Home News Northern Uganda: Gulu residents unite to promote green charcoal in Northern Uganda

Northern Uganda: Gulu residents unite to promote green charcoal in Northern Uganda


Northern Uganda has recently turned its attention to environmental degradation, especially as a result of the widespread cutting of trees to produce charcoal. It is estimated that 40 percent of the charcoal supplied in urban Uganda is from the region. Central and local government authorities have tried bans in an attempt to reverse the trend but the demand for charcoal, as a source of energy for cooking, especially in urban areas, and a quest for income for local people, continues to drive the felling of trees.  

Researchers at Gulu University, with their colleagues at Aalborg University and the University Copenhagen in Denmark, are working with local communities in northern Uganda to turn agricultural residues into charcoal which the local people can use at home and also sell. It comes in the form of briquettes. It is called green charcoal.

The researchers say that green charcoal is cleaner. It poses fewer health risks than black charcoal. They add that it can help with climate change mitigation by acting as an alternative to black charcoal (charcoal from trees). The more agricultural residues are used to produce green charcoal for energy, the more trees are spared.

Through the Unlocking the Potential of Green Charcoal Innovations to Mitigate Climate Change in Northern Uganda (UPCHAIN) project, the researchers on May 8, 2023, held a workshop with a select people mainly from Gulu City, at Takataka Plastic-Zodongo, in Gulu, to discuss the different issues surrounding black and green charcoal. The theme of the workshop was: How can citizens in Gulu City and northern Uganda be the first movers on the use and production of green charcoal? The participants included producers of agricultural residues (including millers), users of charcoal (including restaurant owners), producers of briquettes, as well as NGOs involved in the promotion of energy-saving techniques and technologies.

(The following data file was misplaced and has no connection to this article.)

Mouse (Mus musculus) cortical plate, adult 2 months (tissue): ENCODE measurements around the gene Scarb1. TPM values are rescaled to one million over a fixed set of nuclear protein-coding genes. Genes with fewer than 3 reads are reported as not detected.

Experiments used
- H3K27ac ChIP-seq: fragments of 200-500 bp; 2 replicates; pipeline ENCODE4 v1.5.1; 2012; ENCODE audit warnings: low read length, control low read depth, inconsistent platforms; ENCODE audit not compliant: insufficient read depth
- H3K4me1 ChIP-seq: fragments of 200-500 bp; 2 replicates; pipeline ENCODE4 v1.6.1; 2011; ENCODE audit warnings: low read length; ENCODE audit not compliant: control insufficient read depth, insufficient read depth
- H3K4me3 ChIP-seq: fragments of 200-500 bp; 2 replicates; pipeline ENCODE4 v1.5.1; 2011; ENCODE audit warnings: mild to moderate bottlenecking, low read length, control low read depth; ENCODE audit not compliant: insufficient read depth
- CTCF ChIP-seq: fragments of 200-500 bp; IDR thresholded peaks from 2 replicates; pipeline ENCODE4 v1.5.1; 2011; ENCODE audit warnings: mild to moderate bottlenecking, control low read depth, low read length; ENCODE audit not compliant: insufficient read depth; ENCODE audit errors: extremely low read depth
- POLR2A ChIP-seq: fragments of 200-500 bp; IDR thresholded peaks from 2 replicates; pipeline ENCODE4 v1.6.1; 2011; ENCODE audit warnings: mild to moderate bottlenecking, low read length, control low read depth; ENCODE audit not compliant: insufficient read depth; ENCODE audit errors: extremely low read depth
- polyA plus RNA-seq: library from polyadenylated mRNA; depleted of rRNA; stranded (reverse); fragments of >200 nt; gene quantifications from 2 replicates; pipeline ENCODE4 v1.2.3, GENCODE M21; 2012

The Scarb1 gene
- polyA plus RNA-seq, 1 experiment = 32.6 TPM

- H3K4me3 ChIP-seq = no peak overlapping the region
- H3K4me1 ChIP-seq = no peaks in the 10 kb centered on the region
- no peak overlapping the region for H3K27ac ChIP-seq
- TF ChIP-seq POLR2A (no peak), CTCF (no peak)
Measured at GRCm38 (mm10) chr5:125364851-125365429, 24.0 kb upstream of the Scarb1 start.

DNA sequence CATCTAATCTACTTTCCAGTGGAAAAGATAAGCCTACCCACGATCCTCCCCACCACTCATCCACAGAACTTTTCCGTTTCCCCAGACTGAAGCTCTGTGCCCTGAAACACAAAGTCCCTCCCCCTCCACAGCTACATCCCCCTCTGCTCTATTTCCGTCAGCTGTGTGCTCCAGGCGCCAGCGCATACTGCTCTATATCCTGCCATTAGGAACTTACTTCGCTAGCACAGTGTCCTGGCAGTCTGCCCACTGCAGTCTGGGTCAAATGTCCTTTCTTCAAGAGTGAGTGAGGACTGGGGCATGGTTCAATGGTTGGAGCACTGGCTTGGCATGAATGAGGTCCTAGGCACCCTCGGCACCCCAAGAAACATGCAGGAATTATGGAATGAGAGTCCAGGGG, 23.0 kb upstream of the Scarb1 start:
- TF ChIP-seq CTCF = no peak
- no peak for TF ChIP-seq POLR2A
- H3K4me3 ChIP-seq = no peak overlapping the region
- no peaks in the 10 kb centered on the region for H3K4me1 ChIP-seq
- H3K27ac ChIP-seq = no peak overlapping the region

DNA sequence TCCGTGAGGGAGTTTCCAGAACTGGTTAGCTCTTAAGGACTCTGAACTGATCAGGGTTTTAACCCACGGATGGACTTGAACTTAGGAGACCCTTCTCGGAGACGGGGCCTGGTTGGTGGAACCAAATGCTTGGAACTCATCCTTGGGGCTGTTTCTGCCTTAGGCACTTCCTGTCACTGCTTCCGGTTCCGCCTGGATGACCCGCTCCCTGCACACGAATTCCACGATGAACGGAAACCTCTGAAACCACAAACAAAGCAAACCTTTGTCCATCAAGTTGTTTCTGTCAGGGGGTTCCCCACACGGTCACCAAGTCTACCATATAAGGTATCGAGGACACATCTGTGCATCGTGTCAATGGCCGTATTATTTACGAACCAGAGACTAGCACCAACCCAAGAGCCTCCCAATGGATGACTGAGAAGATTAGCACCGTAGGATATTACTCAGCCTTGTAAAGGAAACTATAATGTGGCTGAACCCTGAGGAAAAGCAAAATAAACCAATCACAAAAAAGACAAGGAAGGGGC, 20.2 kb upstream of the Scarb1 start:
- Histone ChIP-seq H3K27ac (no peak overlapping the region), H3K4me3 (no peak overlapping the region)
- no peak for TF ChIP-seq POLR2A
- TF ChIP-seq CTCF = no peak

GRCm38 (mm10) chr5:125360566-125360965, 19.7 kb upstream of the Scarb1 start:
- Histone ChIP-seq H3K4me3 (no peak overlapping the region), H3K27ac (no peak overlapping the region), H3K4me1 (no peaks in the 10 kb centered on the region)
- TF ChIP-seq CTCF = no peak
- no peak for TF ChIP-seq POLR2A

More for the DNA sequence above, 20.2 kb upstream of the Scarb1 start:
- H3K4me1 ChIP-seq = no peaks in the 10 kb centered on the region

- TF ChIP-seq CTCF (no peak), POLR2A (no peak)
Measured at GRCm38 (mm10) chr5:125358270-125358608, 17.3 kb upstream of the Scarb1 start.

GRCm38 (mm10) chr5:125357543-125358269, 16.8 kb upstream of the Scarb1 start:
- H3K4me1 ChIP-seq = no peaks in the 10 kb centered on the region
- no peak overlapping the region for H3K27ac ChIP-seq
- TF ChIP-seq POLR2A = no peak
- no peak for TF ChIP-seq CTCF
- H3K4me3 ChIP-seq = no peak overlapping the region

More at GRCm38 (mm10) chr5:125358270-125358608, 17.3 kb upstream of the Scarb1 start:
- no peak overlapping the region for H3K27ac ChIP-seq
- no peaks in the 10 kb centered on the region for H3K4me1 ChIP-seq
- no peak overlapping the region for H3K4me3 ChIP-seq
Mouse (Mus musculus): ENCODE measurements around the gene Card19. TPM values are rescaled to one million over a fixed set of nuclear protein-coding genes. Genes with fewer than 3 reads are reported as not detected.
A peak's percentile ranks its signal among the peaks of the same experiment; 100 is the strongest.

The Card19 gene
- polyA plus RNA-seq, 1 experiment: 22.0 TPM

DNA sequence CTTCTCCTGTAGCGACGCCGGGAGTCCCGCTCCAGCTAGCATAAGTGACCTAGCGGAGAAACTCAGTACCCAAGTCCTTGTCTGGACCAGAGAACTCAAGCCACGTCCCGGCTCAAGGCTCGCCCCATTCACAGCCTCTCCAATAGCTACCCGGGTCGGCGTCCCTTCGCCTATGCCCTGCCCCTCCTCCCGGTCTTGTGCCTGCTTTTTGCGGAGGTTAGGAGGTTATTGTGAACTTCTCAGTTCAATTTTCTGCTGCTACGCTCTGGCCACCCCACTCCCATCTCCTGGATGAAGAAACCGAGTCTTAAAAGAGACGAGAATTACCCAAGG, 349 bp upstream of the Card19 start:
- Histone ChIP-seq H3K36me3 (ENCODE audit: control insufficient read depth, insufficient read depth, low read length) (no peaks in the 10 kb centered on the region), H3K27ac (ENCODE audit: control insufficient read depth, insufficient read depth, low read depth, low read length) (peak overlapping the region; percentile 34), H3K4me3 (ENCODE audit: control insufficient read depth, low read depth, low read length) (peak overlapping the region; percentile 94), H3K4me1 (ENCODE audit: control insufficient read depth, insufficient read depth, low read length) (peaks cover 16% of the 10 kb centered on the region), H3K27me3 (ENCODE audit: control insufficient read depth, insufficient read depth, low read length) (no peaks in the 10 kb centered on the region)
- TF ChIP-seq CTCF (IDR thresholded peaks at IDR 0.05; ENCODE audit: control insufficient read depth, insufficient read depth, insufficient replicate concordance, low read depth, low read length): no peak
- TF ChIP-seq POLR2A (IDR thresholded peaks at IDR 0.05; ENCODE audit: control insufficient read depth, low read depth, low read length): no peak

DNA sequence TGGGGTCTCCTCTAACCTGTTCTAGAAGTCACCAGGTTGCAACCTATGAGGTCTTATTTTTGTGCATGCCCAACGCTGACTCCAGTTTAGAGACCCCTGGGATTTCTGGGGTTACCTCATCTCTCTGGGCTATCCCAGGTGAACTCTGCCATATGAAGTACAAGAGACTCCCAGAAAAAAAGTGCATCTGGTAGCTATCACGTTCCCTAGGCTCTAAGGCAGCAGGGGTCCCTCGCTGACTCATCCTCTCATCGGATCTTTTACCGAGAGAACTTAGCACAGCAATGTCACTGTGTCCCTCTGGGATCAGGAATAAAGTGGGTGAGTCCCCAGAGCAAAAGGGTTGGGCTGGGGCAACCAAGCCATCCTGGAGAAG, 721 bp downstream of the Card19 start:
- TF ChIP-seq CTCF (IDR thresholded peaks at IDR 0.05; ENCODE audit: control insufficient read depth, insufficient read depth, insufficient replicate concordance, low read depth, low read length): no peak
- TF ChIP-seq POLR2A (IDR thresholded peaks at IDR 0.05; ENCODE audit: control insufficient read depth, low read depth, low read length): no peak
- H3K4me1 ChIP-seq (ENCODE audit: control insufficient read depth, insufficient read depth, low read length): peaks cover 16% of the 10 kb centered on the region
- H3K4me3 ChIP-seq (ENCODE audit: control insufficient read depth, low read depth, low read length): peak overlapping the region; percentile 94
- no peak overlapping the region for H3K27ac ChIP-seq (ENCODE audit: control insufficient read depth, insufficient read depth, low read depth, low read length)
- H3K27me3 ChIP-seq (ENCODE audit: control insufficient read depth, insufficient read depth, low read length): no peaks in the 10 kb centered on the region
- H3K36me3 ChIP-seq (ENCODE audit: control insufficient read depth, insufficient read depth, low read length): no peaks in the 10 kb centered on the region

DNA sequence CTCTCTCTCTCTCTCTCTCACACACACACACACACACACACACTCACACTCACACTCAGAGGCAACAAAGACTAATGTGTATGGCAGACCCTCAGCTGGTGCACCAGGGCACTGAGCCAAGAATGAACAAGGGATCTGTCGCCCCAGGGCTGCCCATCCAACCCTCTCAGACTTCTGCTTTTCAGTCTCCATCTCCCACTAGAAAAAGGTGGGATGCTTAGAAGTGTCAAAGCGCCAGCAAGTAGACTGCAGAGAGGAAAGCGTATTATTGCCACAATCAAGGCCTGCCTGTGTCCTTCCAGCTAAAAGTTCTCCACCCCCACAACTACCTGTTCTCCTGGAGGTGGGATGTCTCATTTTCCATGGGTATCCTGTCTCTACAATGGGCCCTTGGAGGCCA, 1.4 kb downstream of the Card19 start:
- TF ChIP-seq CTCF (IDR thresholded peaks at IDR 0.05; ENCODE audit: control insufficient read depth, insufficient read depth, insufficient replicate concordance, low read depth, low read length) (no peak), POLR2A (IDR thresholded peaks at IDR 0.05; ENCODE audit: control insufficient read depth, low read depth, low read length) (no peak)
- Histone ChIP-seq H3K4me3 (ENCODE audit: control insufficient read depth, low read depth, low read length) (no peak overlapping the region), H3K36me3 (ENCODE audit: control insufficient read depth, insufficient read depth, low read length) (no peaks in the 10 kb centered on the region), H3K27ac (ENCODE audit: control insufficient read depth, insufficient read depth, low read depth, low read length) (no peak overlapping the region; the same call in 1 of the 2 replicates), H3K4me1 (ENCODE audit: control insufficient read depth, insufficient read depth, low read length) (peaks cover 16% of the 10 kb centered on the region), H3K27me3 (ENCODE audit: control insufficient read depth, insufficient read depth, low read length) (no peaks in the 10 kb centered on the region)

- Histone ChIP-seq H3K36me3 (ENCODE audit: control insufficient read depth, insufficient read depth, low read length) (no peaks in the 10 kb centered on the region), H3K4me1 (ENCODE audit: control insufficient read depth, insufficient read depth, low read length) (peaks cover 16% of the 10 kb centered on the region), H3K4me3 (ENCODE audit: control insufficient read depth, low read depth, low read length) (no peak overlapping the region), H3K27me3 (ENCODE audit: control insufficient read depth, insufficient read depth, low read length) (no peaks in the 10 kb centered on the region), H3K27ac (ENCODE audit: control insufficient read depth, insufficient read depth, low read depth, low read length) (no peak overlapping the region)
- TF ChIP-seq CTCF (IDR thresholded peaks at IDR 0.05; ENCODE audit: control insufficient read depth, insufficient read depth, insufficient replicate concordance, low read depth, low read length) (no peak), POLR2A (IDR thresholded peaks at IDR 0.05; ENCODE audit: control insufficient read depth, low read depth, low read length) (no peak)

Conducted mostly in the local language, Luo, the workshop discussed environmental degradation, laws, rules, regulations and their implementation, the quality and cost of briquettes as compared to black charcoal, as well as cultural perceptions when it comes to cooking.

Dr. Geoffrey Tabo, one of the organisers of the workshop, said the objective of the workshop was to champion the use of green charcoal in Gulu City.

“We are setting the base in changing practices from using black charcoal to using green charcoal,” Dr. Tabo said.

“We are experiencing extreme weather events – floods, landslides, fires. This project [UPCHAIN] comes at a time when the whole world is saying we have to do something – calling for climate action. We come together and discuss experiences, and then we try to find different ways by asking questions. For example, green charcoal has been with us. Why have we not been using it,” added Prof. Elizabeth Opiyo, the head of the Research Capacity Building and Organization component of UPCHAIN.

At the end of the workshop, the participants formed a group, or a community of practice, through which they will work together to promote green charcoal production and use. The group will work in collaboration with Gulu University.

“We have started this journey to save the environment. And we want to move together on this journey. The community of practice we have formed will advance charcoal innovations in Uganda,” said Dr. Collins Okello, the Dean of the Faculty of Agriculture and Environment (FAE), Gulu University, and Co-Principal Investigator of UPCHAIN.

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